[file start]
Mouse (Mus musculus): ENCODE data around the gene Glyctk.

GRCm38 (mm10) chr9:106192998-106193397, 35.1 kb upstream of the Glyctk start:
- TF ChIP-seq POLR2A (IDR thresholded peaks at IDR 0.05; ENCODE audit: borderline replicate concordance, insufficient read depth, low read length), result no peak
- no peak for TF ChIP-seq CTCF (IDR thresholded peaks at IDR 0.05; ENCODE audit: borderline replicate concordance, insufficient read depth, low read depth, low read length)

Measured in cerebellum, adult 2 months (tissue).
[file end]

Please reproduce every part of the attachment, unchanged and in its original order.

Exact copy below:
Mouse (Mus musculus): ENCODE data around the gene Glyctk.

GRCm38 (mm10) chr9:106192998-106193397, 35.1 kb upstream of the Glyctk start:
- TF ChIP-seq POLR2A (IDR thresholded peaks at IDR 0.05; ENCODE audit: borderline replicate concordance, insufficient read depth, low read length), result no peak
- no peak for TF ChIP-seq CTCF (IDR thresholded peaks at IDR 0.05; ENCODE audit: borderline replicate concordance, insufficient read depth, low read depth, low read length)

Measured in cerebellum, adult 2 months (tissue).